The men who headed New York City's response to Sept. 11 sharply disagreed on Tuesday with a federal commission's report that painted a picture of confusion over who was in charge on the day of the attacks.
As the Sept. 11 commission began two days of hearings in New York focusing on the emergency response, emotions ran high, fueled by vivid footage of the planes striking the World Trade Center towers and firefighters climbing the stairs to their deaths.
A preliminary report from the staff of the commission also stirred strong feeling.
It found widespread communication problems on Sept. 11: 911 operators who told some trade center workers to stay put rather than evacuate, emergency dispatchers who relayed inaccurate information to the scene and firefighters and police officers unable to talk to each other over their radios.
The commission staff reported that the communication problems were commanded by a lack of clear lines of authority, partly due to a "longstanding rivalry between the NYPD and FDNY."
But former Fire Commissioner Thomas Von Essen took issue with the report's suggestion that the response was flawed.
"It wasn't a case study or a tabletop drill. It was real, it was fast-moving and it was horrifying," he said. "Nothing worked at all times. Everything worked sometimes.
Commissioner John Lehman said the command and control of New York's emergency services was "a scandal."
"It's a scandal that there's nobody that has clear line of authority," he continued, calling it a "clearly dysfunctional system."
Former Police Commissioner Bernard Kerik replied that, "There is no lack of line authority in the New York City police department."
Kerik said while the Police Department had a commander on the scene of the World Trade Center, the Fire Department had overall control.
"There's nothing scandalous about the way NYC handles its emergencies," Von Essen said, his voice rising. "You make it sound like everything was wrong about Sept. 11 and the way we functioned, and I think it's outrageous that you make a statement like that."
Richard Sheirer, the former head of the city's office of emergency management said that on Sept. 11, "there was no more coordinated effort than there could have been."
However, Sheirer did say he disagreed with the decision to locate the city's emergency operation center in the World Trade Center – one of the city's largest landmarks and the only previous target of a terrorist attack.
"This is a vital, vital facility, it should be in a hardened, secure facility," Sheirer.
The local emergency response had its roots in the 1993 bombing, which exposed major flaws in emergency response plans for the twin towers. After those attacks, radio repeaters were installed in the twin towers to improve communication for rescue workers. Batteries were installed in emergency lights. Fire drills were held for civilians.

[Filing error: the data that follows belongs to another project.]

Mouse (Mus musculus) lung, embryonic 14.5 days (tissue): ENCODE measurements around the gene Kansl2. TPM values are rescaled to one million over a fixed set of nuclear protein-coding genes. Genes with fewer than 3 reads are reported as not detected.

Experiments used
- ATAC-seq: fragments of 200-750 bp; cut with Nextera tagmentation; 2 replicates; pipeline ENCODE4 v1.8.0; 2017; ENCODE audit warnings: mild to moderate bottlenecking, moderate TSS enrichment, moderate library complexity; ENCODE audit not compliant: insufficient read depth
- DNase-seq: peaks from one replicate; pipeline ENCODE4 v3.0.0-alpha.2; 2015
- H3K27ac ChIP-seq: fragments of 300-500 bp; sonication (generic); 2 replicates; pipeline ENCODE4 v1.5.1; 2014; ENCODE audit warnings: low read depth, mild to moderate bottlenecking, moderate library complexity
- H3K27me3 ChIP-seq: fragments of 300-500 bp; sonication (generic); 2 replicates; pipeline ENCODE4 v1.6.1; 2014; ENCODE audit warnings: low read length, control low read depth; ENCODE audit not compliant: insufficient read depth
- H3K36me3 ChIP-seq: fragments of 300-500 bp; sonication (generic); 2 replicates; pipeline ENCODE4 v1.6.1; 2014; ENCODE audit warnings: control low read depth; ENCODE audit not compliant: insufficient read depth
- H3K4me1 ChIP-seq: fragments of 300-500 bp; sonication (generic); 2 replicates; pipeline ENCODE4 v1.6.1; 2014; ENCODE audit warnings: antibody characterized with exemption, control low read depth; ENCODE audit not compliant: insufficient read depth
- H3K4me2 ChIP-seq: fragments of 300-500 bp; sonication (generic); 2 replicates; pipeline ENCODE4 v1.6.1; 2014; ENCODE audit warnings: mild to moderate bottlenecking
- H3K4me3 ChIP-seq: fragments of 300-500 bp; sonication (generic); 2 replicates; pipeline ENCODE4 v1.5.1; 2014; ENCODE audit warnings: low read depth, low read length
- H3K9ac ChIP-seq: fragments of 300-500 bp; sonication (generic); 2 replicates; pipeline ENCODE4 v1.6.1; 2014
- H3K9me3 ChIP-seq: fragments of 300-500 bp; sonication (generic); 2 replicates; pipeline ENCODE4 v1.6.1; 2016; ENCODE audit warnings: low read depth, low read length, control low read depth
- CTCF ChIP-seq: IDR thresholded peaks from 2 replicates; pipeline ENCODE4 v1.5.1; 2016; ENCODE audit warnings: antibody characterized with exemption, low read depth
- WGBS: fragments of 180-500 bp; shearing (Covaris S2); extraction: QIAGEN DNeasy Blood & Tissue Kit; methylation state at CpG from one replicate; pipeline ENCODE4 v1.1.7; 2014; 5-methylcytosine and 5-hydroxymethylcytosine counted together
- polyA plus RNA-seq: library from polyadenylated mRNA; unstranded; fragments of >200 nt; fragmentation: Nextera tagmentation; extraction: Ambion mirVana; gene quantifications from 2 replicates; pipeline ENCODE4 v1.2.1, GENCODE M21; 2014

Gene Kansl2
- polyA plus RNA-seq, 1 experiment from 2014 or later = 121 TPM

"People who evacuated both in 1993 and 2001 say they were better prepared in 2001," the commission staff reported.
However, despite the effort to train civilians, neither full nor even partial evacuation drills were held. Crucially, civilians were never told not to go to the roof in case of a fire. Roof doors were locked, and the Port Authority – which ran the World Trade Center – had no plan for a roof evacuation, because high winds made it almost impossible.
On the day of the attacks, while some workers headed to the roof in vain, others were told to stay put. Workers in North Tower, the first one hit, received that instruction from 911 operators. It was standard procedure after the 1993 bombing, when the mass evacuation hampered emergency efforts.
After the North Tower was hit, workers in the South Tower were instructed not to evacuate. Some who started to evacuate on their own were told to go back to their offices.
Asked about the bad advice 911 operators gave, Kerik said the 911 supervisor was supposed to monitor police special operations frequencies, but may not have heard fire department transmissions.
There was particular confusion over warnings to rescuers that the towers might collapse.
For example, one worker called 911 to report that, "90-something floor was collapsing." But the 911 operator misreported that warning to the police, and the NYPD dispatcher also erred in reporting it to police at the scene. The message police eventually received was "106th floor is crumbling."
After the South Tower collapsed, firefighters in the North Tower were told to evacuate, but many did not hear the order because the radio channel they were using was overwhelmed, because they were on a different channel, or because they were off-duty rescuers who had responded without their radios.
Others ignored the order to assist handicapped and injured workers to leave.
"Many perished," the report said.
Other firefighters heard the order to evacuate, but were not aware of the degree of danger.
"Firefighters who received these orders lacked a uniform sense of urgency in evacuation," perhaps because the evacuation order did not mention that the South Tower had collapsed.
Some have questioned whether the communication problems were due to shoddy equipment. Kerik acknowledged that "there were major communications problems," but he said not even the best radios would have been completely dependable given the smoke and debris, and the sheer volume of messages.
Von Essen, near tears, said ultimately, he could not know whether his men heard the call to evacuate. All he knows, he said, is that "Firefighters do not run away."
"They do not leave if they think they can stay," said Von Essen. "They do not leave their brothers."
By Jarrett Murphy